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NEWS
January 3, 1998 | From Associated Press
The chairman of the Senate Judiciary Committee, reacting to criticism from the chief justice of the United States, said Friday that President Clinton should bear much of the blame for the backlog of vacant federal judgeships. "The Senate cannot confirm judges that the president does not nominate, nor can the Congress implement litigation reform the president opposes," said Sen. Orrin G. Hatch (R-Utah). In his year-end report on the federal judiciary, Chief Justice William H.
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CALIFORNIA | LOCAL
November 3, 1997 | HENRY WEINSTEIN, TIMES LEGAL AFFAIRS WRITER
If ever there was an unlikely candidate to be the target of a militant campaign against "judicial activism," it would be Los Angeles lawyer Margaret Mary Morrow. An honors graduate of Harvard Law School, Morrow, 47, was the first female president of the California Bar Assn., where she worked to strengthen the state's attorney discipline system.
NEWS
July 17, 1997 | DAVID G. SAVAGE and RONALD J. OSTROW, TIMES STAFF WRITERS
Blame it on a Senate Republican stall, a weak White House or the natural byproduct of divided government, but the result is that 102 federal judgeships--one in eight--are now vacant. In California alone, 10 of the 51 federal trial judgeships are open, as are nine of the 28 positions on the San Francisco-based U.S. 9th Circuit Court of Appeals, which has jurisdiction over several Western states.
BUSINESS
April 17, 1997 | Bloomberg News
Investor attorneys are increasingly using state courts to bring fraud lawsuits against companies in an apparent attempt to circumvent a new federal law, a Securities and Exchange Commission study found. The law, passed by Congress in December 1995 over President Clinton's veto, seeks to curb frivolous class-action complaints by investors in federal court.
NEWS
March 14, 1997 | PATRICK J. McDONNELL, TIMES STAFF WRITER
Citing California's rapidly growing population of Latin American Indians, advocates for immigrant rights called on court administrators statewide Thursday to recognize the pressing need for interpreters in the pre-Columbian languages of Mexico and Guatemala.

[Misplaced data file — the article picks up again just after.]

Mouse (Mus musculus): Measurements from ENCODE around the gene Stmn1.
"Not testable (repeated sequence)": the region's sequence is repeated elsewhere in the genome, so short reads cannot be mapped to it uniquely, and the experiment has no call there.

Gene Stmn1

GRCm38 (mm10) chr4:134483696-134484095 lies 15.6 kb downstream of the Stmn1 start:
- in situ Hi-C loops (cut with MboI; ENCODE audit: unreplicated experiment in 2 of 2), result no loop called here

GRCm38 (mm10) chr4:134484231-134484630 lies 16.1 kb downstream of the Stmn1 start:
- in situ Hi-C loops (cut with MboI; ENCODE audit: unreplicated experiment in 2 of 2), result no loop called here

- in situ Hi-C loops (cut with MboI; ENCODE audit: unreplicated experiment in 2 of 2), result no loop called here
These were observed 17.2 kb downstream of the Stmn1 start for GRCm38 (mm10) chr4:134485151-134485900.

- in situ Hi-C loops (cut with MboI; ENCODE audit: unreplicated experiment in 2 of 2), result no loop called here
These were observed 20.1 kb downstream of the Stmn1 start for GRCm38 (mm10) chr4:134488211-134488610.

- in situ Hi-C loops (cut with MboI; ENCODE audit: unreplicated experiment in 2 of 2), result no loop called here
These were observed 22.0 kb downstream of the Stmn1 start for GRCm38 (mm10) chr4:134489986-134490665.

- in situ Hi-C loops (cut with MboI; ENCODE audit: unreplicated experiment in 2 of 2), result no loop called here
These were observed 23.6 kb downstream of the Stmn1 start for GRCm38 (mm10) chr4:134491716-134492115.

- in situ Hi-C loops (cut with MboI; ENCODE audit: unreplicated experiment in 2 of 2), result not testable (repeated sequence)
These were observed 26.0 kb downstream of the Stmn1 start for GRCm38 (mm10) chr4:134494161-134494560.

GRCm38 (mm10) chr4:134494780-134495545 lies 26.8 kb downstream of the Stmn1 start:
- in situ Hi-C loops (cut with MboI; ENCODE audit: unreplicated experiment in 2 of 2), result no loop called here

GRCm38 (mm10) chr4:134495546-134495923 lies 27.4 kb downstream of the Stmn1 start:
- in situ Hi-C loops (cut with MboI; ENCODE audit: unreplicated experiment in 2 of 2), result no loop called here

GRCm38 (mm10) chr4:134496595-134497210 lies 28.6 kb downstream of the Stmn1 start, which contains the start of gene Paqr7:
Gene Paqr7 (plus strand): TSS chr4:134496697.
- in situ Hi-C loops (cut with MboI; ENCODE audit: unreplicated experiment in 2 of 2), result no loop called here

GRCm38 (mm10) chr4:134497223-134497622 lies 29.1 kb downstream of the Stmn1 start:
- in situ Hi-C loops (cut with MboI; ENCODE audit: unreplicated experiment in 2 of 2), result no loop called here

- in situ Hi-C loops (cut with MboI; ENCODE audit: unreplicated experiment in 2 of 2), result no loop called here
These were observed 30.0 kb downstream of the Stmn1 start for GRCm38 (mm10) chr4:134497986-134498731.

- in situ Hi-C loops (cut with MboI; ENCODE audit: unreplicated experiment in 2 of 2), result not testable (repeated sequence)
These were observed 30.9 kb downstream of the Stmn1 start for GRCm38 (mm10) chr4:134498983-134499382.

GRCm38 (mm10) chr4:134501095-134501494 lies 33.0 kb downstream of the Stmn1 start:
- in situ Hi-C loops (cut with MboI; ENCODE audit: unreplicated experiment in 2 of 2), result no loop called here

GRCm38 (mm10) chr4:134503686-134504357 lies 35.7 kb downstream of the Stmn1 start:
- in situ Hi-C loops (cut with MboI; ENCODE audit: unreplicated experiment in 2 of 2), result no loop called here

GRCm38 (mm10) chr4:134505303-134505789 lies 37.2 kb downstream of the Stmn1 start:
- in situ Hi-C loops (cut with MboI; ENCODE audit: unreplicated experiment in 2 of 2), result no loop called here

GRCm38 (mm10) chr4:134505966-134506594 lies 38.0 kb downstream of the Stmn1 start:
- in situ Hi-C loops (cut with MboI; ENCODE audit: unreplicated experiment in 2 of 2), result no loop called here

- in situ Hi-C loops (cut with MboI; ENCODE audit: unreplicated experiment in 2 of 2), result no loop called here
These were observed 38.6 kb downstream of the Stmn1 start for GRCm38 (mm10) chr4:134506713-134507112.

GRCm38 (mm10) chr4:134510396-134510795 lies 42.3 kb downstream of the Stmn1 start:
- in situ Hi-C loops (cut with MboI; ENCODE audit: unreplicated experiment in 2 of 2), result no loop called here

CALIFORNIA | LOCAL
January 30, 1997
The 1990 Civil Justice Reform Act, a large-scale experiment aimed at cutting costs and delays in the federal courts, has failed to have much effect on either problem, according to a five-year study released Wednesday by Rand's Civil Justice Institute.
NEWS
January 13, 1997 | From Times Staff and Wire Reports
Drug offenders accounted for nearly a third of the 872,200 felony convictions in state courts in 1994, the Justice Department reported. Property crimes made up nearly another third. Violent crimes were responsible for less than one in five state felony convictions that year, the department's Bureau of Justice Statistics reported.
NEWS
January 2, 1997 | From Times Staff and Wire Reports
Declaring the morale and quality of the federal judiciary is at stake, Chief Justice William H. Rehnquist is calling on Congress to give judges a cost-of-living raise. Federal judges, who now make $133,600 a year, "need and have earned" more money, especially since many could be making heftier salaries as top-tier private lawyers, Rehnquist said in his year-end message on the federal courts.
NEWS
December 8, 1996 | RALPH VARTABEDIAN, TIMES STAFF WRITER
Landing in court doesn't mean quite what it used to. More than half of civil cases that once were lodged in a federal courthouse now end up in private arbitration. To a considerable degree, the trend reflects the delays and high costs of settling disputes in government courts, which have made scant use of the information technology that private arbitration groups are embracing.
NEWS
October 26, 1996 | LEN HALL, TIMES STAFF WRITER
U.S. Atty. Gen. Janet Reno, speaking at a convention here, called finding ways to resolve conflicts without lawyers and courts one of the key challenges of the 21st century. Mediators, arbitrators and ombudsmen cheered Reno as she championed their efforts to offer "better solutions, more creative solutions and more long-lasting solutions" to the often bitterly divisive conflicts of average Americans.
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